Mod Sun raps fast and oozes positivity

The Minnesota native will open for Mac Miller at Spring Jam’s headlining concert.

Mod Sun reps locks larger than your nearest smithy.

Pat Brown

Mod Sun reps locks larger than your nearest smithy.

Zach Simon

After a long, hard day of recording and relaxing, Minnesota native Mod Sun unwinds with some mangos, his go-to in the munchies department.

That fruit choice embodies the peace-loving, positivity-infused musical energy that emanates from Mod Sun. The long-locked rapper will open for Earl Sweatshirt and Mac Miller in next weekend’s Spring Jam. Hailing from Bloomington, Minn., he’s the only headliner with local ties, adding a dimension of psychedelic happiness to the festival’s main event.

Mod Sun, a.k.a. Dylan Smith, has made music since he was 17, pulling from a variety of influences including Miles Davis,  Jim Morrison and G-Eazy, as well as local artists.

“Atmosphere have been doing it for 20 years without managers or labels and even before social media,” he said. “It’s beautiful.”

It’s no surprise Smith derives a lot of positive lessons from his Minnesota background.

“At 6 a.m., going to school when it was still dark and zero degrees outside, standing at the bus stop — it teaches you that no matter what, you gotta learn to enjoy it, and learn to enjoy everything,” he said. “You just gotta close your eyes and imagine you’re on a beach somewhere.”

Smith’s music as Mod Sun sends a resounding message of positive thinking. However, it wasn’t always this way for the self-proclaimed “hippy-hop” pioneer.

Before turning 19, he was the drummer in two successful rock bands — Four Letter Lie and Scary Kids Scaring Kids — both with screamo and post-hardcore leanings.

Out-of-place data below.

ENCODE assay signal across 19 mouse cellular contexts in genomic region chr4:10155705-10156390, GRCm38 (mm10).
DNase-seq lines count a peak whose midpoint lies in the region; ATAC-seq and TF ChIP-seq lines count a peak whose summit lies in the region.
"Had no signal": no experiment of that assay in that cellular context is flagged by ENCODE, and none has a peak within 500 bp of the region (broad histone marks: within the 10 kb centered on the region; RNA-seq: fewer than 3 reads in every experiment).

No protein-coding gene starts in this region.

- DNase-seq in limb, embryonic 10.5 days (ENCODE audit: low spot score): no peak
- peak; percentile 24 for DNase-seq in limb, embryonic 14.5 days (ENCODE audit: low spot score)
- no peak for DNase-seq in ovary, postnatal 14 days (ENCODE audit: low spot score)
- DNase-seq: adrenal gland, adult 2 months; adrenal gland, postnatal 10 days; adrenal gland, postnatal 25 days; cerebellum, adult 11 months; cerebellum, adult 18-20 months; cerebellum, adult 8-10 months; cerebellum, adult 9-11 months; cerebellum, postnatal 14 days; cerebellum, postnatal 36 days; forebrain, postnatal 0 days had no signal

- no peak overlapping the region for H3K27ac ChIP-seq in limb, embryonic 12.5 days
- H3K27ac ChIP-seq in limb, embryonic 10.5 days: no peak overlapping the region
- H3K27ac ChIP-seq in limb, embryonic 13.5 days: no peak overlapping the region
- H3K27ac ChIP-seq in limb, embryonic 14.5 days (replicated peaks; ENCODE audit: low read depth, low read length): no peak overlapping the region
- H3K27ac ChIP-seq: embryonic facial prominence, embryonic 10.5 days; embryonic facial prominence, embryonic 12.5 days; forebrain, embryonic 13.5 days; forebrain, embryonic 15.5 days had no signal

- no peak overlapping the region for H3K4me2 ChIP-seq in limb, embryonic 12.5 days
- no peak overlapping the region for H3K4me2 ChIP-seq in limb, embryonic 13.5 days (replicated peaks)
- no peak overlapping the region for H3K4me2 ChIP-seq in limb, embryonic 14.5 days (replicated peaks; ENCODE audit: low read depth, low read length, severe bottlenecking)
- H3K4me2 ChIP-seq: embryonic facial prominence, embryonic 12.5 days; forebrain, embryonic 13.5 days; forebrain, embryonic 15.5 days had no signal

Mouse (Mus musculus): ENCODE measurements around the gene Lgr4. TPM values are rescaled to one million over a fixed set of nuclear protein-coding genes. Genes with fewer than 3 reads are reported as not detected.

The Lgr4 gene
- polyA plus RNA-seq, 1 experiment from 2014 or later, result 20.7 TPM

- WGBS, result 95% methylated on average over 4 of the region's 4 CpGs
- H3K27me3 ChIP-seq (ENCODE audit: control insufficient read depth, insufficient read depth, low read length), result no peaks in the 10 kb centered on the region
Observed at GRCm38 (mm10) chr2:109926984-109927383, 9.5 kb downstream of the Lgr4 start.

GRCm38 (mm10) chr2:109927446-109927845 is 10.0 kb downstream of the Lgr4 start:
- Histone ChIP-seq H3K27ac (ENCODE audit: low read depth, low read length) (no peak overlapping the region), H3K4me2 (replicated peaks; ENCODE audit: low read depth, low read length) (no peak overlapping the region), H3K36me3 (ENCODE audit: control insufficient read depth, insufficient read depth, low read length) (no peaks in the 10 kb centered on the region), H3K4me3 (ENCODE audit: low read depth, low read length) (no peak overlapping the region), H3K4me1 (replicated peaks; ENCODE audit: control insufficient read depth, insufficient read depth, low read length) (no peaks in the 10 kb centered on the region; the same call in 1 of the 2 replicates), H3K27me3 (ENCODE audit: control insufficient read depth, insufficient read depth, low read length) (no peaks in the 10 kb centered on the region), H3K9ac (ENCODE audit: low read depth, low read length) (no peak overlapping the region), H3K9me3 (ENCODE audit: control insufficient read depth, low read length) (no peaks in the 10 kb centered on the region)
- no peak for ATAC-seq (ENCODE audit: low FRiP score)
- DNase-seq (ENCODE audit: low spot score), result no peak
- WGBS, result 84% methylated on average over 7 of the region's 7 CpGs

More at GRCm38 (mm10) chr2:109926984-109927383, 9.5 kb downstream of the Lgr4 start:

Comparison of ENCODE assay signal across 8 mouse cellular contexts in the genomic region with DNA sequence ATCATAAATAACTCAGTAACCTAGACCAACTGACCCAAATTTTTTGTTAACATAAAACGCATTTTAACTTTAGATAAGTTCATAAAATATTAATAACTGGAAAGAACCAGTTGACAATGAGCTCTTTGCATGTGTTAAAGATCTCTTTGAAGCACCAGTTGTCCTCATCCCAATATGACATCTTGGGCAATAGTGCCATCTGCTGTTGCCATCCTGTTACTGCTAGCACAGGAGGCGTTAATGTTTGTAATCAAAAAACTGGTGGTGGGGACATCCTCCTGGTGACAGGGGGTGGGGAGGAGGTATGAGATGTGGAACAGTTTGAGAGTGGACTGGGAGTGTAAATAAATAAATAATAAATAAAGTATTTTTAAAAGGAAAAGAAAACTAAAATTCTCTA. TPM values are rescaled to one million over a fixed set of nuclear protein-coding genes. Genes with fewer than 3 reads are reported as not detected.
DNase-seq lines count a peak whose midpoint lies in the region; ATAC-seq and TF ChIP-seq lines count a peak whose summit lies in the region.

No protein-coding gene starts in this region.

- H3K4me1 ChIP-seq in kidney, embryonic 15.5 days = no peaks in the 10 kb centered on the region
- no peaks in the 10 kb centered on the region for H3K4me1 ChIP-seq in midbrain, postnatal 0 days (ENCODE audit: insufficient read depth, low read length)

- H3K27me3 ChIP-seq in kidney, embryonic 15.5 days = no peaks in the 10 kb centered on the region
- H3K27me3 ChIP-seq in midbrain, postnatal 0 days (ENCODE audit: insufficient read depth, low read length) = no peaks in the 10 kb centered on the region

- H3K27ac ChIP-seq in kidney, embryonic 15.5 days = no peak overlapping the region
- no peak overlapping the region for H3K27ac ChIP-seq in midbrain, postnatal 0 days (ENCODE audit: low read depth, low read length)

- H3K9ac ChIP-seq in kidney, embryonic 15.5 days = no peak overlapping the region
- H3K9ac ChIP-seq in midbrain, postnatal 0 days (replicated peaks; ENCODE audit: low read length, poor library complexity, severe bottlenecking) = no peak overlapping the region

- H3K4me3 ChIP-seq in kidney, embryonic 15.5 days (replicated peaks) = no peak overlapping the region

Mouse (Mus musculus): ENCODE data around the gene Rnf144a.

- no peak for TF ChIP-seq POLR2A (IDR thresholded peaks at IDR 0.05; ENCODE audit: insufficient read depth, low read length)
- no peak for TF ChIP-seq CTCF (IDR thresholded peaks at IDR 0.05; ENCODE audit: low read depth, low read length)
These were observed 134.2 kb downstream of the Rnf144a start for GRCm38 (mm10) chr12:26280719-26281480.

But for Smith, the jump from darker, more angst-ridden songs to sun-soaked hip-hop was a simple one.

“[The transition] boils down to one thing, a point of reinvention: the law of attraction, when mentality becomes reality,” he said. “The universe is unbiased and gives you everything you ask for … I found out about it at age 19 and overnight, completely changed my identity.”

When Smith tossed aside the drum sticks for an emcee’s mic, he did away with producers and record labels, opting to chase his hip-hop dreams on his own.

Exactly how he presents his message varies. On “Tye Dye Everything” with Schoolboy Q, Smith opts for a fuzzy, syncopated beat to back his rapidly delivered desire for more tie-dye.

He goes even more low-fi on the anthemic “My Hippy,” where he asks anybody who sees him to say, “What’s up?”

This isn’t a surprising request, given that he calls his fan base his “friend base.” Regardless, Smiths weed-rap lovefest message remains the same and  it’s all embodied by his name — which stands for “Movement-On-Dreams Stand-Under-None”.

Smith tells listeners to empower themselves and to “become the exact person that you want to be and control your own life.”

Smith has always wanted to play Spring Jam. He’s attended the festival many times and knows countless students at the University of Minnesota, which made his enthusiasm palpable.

“Minnesota is one of the greatest states in the entire world,” he said. “[I] can’t wait to come back and play.”

 

What: Spring Jam headlining show
When: 7:30 p.m. April 26th
Where: Mariucci Arena, 1901 Fourth St. SE, Minneapolis
Cost: $20-45